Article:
When analyses were restricted to randomized clinical trials (Table 4), the results were similar to those previously described, although the estimates were more statistically unstable because of the limited sample size. As in the overall analyses, PF trials were less likely to state that the only aim of the study was to investigate safety, less likely to use specific adverse effect measures, and less likely to find statistically significant results for adverse effects, and their authors were more likely to conclude that the drug was safe. As in the overall analysis (Table 3), type of funding became nonsignificant in the multivariate analysis after controlling for other variables associated with funding, such as study of cortisol, study of growth, and using mainly parallel groups (data not shown).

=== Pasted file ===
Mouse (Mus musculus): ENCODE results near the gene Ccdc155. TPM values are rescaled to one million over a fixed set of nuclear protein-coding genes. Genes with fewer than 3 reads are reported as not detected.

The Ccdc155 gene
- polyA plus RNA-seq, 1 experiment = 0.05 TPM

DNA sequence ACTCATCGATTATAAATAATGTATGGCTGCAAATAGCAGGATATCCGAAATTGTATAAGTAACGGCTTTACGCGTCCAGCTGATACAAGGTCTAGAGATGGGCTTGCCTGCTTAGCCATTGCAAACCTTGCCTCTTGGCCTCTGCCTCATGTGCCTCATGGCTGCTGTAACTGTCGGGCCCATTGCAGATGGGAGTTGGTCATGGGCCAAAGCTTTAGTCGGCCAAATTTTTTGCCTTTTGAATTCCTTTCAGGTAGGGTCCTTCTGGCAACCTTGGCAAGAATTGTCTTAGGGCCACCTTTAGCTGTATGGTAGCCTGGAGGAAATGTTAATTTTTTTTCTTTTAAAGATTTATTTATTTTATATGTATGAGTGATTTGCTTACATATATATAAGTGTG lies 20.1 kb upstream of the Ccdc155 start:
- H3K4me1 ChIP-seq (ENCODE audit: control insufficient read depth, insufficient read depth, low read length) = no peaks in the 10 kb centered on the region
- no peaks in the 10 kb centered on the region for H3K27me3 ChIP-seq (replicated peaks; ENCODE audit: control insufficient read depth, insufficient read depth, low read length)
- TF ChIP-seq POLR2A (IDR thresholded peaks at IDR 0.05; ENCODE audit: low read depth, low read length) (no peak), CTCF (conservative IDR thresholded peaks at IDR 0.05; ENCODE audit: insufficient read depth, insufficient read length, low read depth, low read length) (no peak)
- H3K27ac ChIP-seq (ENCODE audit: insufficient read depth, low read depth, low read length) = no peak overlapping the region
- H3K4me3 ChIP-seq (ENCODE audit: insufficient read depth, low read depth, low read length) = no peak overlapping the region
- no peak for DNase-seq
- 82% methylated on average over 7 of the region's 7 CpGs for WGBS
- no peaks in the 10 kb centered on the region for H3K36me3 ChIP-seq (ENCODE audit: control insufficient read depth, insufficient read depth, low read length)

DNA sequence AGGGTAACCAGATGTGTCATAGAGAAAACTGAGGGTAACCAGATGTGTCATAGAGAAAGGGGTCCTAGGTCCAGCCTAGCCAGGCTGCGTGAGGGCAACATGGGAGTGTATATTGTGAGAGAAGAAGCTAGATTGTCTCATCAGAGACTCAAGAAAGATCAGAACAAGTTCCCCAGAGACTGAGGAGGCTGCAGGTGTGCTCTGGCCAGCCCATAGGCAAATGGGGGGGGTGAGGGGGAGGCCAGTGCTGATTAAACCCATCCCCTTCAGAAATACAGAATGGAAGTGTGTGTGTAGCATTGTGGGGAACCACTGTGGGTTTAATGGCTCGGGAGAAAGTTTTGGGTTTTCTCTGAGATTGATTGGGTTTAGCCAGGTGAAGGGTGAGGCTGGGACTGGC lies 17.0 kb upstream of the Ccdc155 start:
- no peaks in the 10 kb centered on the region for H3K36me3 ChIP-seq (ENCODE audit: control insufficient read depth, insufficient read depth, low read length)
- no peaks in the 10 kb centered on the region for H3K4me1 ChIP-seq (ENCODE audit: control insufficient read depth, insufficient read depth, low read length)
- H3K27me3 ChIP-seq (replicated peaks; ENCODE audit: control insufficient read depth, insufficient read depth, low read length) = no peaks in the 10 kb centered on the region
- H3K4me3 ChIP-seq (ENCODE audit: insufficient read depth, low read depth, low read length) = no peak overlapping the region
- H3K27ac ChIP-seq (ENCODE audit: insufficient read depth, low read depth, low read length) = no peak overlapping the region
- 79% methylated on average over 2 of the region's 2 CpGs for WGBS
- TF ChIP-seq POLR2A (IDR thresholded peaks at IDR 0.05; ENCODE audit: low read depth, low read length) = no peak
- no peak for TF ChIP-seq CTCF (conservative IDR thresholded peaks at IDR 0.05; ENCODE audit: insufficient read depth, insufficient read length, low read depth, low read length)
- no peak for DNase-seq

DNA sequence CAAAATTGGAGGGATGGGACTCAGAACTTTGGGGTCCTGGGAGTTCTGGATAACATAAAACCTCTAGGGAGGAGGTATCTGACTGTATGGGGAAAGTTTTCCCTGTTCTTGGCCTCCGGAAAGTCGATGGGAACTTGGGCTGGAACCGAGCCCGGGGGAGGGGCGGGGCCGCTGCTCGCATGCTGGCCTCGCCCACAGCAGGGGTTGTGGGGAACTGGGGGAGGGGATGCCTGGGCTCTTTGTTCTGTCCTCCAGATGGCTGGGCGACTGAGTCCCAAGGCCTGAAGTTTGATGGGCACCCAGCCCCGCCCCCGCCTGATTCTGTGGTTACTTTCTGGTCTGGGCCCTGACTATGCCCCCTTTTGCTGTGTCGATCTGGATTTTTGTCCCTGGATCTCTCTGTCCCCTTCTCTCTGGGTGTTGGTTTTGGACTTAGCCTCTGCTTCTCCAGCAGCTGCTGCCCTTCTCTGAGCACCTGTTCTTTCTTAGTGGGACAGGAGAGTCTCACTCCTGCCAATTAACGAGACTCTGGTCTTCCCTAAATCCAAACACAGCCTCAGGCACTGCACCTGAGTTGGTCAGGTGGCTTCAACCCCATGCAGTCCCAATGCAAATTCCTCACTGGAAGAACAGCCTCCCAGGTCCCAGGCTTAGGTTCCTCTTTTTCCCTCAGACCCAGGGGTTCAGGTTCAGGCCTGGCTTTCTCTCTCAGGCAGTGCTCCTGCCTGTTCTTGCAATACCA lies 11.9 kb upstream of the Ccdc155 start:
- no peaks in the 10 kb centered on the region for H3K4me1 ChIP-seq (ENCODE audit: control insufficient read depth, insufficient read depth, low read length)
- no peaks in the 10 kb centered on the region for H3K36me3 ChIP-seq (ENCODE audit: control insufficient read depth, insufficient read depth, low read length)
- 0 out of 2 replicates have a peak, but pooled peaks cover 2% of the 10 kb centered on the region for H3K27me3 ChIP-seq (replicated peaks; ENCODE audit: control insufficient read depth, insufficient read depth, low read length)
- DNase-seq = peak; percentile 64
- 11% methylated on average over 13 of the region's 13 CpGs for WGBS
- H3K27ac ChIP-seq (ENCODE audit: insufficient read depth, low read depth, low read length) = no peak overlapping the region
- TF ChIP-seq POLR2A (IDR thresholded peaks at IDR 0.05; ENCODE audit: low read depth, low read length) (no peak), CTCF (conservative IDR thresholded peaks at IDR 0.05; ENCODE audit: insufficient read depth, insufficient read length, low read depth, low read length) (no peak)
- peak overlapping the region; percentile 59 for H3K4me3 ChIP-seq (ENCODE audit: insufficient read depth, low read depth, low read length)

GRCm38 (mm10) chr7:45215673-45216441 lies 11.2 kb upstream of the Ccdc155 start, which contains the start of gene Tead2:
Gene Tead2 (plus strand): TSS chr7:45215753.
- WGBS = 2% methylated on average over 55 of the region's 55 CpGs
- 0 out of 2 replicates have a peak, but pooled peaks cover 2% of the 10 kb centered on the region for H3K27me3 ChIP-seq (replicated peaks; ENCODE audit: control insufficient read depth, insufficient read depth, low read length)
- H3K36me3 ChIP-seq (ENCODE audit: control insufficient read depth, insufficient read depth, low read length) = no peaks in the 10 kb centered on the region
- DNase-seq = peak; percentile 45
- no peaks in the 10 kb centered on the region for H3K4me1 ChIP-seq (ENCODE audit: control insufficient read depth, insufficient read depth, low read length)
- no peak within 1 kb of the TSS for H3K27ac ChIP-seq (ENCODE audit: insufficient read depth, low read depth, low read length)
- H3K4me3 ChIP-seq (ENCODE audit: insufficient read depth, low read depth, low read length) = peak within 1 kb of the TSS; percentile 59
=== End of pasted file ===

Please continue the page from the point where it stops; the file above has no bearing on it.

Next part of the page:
Finally, as presented in Figure 2 and Table 4, the authors of PF studies were more likely than the authors of NoPF studies to conclude that the drug was safe. The difference was particularly striking (PR, 3.68) among studies that did find a statistically significant increase in adverse effects. This difference was even more striking in analysis restricted to randomized clinical trials (PR, 3.91), although, because of the smaller samples size, the corresponding 95% CI slightly overlapped 1 (Table 4).